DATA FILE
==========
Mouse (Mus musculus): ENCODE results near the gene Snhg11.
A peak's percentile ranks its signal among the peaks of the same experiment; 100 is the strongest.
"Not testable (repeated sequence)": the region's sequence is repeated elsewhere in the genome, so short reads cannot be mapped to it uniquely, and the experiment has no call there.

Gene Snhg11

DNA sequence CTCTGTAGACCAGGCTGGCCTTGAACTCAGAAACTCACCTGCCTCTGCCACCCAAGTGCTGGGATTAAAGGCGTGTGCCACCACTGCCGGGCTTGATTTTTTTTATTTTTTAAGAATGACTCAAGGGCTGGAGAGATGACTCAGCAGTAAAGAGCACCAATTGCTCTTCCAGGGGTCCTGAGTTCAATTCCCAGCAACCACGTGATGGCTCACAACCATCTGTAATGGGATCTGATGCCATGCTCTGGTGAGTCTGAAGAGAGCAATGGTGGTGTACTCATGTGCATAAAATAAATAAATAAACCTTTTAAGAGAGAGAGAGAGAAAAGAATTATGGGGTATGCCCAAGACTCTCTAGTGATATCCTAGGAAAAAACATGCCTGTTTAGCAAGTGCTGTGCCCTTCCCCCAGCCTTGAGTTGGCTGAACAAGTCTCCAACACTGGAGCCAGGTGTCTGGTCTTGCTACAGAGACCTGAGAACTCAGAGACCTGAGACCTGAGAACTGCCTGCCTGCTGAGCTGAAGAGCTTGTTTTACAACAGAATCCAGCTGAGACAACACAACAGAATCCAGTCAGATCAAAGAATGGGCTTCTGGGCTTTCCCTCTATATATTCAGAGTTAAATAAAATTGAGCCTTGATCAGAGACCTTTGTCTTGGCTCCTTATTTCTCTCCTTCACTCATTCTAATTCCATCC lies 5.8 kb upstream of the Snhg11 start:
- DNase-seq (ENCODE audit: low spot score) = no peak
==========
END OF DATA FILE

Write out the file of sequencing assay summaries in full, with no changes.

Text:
Mouse (Mus musculus): ENCODE results near the gene Snhg11.
A peak's percentile ranks its signal among the peaks of the same experiment; 100 is the strongest.
"Not testable (repeated sequence)": the region's sequence is repeated elsewhere in the genome, so short reads cannot be mapped to it uniquely, and the experiment has no call there.

Gene Snhg11

DNA sequence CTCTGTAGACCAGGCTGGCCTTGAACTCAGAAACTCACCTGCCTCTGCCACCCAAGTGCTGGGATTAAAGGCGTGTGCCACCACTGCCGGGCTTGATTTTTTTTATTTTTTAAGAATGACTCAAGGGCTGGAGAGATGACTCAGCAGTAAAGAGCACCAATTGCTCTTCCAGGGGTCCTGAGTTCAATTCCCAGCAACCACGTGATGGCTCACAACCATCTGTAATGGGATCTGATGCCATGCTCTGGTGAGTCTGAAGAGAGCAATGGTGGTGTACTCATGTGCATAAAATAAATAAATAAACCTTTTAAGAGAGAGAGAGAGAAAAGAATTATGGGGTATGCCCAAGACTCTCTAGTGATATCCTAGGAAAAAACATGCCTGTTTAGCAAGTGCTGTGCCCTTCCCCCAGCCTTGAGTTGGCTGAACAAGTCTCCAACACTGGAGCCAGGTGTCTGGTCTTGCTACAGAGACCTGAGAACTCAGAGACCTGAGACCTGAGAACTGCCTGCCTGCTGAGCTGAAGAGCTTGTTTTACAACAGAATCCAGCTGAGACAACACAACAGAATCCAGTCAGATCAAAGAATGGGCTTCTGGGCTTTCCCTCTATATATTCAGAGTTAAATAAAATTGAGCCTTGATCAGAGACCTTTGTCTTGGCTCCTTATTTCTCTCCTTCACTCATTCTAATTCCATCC lies 5.8 kb upstream of the Snhg11 start:
- DNase-seq (ENCODE audit: low spot score) = no peak